The repott Was received from Mr.
William G. Morehead, president of the
SUnbnry and Erie Company, in which
ho stated that, in consequence - of the
financial condition of the country, and
the inability of the Board to continue
the work, the road had been perma
nently leased to the Pennsylvania
Railroad Company, subject to the lieet,
ification of the respeotivo companios.:'
Important News from Baltimore
BALTlrions, June 27.—At 3 o'clock
this morning, - George P. - Kane, the
Marshal of Police, of this city, was ar
rested at his house, by order of Gen.
Banks, and conveyed to Fort M'llenry,
where he is tiow a prisbrer.
Gen. Banks has issued a proclama
tion, naming John It. Kepley, of the
Maryland regiment, as Provost Mar
shal, and suspending all the powers of
tho Police Commissioners. Kenley is,
to exercise supreme 'control over the
Department until some known loyal
citizen. i 5 appointed to act as Marshal.
The Proclamation gives as the rea
sons for the arrest of Kane, that ho is
known to be aiding and abetting those
in armed rebellion againBt.tho Govern
ment, at the head of an armed force,
which he has used to conceal, rather
than detect, acts of treason to the
Proclamation of Gen. banks
BALTIMORE, Tune 27.—The following
is the proclamation of Gen. Banks:
ANNAPOLIS, Tune 27, 1861.
" By virtue of the authority vested
in me and in obedience of orders as
Commanding General of the Military
Department of Annapolis, I have ar
rested and do detain in custody. Mr.
George P. Kane, Chief of the Police of
the city of Baltimore.
" I deem it proper, at this, the mo
ment of arrest, to make a formal and
public declaration of the motives by
which I haVe been governed in the
proceeding. It is not my purpose,
neither is it in consonance with my
instructions, to interfere in any manner
whatever with the legitimate govern
ment of the people of Baltimore or
" I desire to support the public au
thorities in all their appropriate duties,
in preserving the peace, protecting the
property, in obeying and enforcing
every municipal regulation and public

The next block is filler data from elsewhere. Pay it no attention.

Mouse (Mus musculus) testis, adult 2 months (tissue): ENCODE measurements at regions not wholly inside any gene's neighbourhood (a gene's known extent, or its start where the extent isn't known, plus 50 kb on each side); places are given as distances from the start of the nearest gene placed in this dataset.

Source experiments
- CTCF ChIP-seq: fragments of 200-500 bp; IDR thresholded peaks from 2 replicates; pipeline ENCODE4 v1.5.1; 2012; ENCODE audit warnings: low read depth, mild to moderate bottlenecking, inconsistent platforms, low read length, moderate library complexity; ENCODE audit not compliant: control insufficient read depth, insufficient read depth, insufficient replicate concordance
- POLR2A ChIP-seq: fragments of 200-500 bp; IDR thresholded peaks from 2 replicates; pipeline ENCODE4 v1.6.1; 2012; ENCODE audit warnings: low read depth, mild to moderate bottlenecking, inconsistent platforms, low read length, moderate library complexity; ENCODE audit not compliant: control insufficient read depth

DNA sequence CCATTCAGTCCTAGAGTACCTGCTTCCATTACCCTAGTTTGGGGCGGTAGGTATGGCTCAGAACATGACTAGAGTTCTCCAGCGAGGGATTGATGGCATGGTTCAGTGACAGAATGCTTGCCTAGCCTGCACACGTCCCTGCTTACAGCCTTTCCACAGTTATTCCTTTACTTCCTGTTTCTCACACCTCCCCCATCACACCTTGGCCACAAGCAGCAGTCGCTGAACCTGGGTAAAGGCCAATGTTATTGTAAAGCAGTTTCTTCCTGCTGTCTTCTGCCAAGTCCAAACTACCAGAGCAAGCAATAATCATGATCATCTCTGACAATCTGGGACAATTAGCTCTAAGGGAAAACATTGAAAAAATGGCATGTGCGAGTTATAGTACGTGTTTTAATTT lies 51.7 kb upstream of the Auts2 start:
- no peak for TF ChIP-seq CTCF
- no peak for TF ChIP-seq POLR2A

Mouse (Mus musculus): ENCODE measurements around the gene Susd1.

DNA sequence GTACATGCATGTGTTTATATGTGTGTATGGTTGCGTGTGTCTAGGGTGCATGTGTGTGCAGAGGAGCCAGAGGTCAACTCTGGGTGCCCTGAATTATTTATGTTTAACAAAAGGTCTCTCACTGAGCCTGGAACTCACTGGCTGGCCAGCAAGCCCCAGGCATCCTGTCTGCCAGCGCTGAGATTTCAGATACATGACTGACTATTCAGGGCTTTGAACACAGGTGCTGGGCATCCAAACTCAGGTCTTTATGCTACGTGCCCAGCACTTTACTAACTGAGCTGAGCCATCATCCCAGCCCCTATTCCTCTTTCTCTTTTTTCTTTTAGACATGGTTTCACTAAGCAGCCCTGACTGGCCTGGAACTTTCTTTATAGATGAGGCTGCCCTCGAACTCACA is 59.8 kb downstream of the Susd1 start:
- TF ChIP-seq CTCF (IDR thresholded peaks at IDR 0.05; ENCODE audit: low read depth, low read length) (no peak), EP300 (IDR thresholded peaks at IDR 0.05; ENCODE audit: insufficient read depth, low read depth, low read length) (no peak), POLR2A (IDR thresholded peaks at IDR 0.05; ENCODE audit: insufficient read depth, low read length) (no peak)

statute consistent with the Constitu
tion and laws of the United States and
of Maryland. But unlawful combina
tions of Men organized for resistance
to such laws, and to provide hidden
depositories of arms and ammunition,
encourage contraband traffic with men
at war with the Government, and
while enjoying its protection and
privileges, stealthily wait the opportu
nity to combine them means and for
ces with those in rebellion against its
authority, are 'not among the recog
nized or legal rights of any class of
men ' and cannot be permitted under
any form of Government whatever.—
Such combinations are well known to
exist in this Department.
" The mass of the citizens of Balti
more and Maryland, loyal to the Con
stitution and the Union, are neither
parties to or responsible for them:
13ut the chief of Police is not only
cognizant of these facts. but in contra
vention of his duty and in violation of
law, he is, by direction or indirection,
both witness and protector to the
transaction 'and the parties engaged
therein. Under such circumstances,
the Government cannot, regard him
otherwise than as the head of an armed
force, hostile to its authority, and act
ing in concert with its avowed ene
" Pqr this reason, supereeding his
official authority as well as that of the
Commissioners of Police, I have ar
rested, and do now detain him in cus
tody of the United States; and in
further pursuance of my instructions,
I have appointed for the time being,
Col. Kepley, of the First Maryland
regiment of volunteers, as Provost
Marshal, in and for the city of Balti
more, to superintend, and to cause to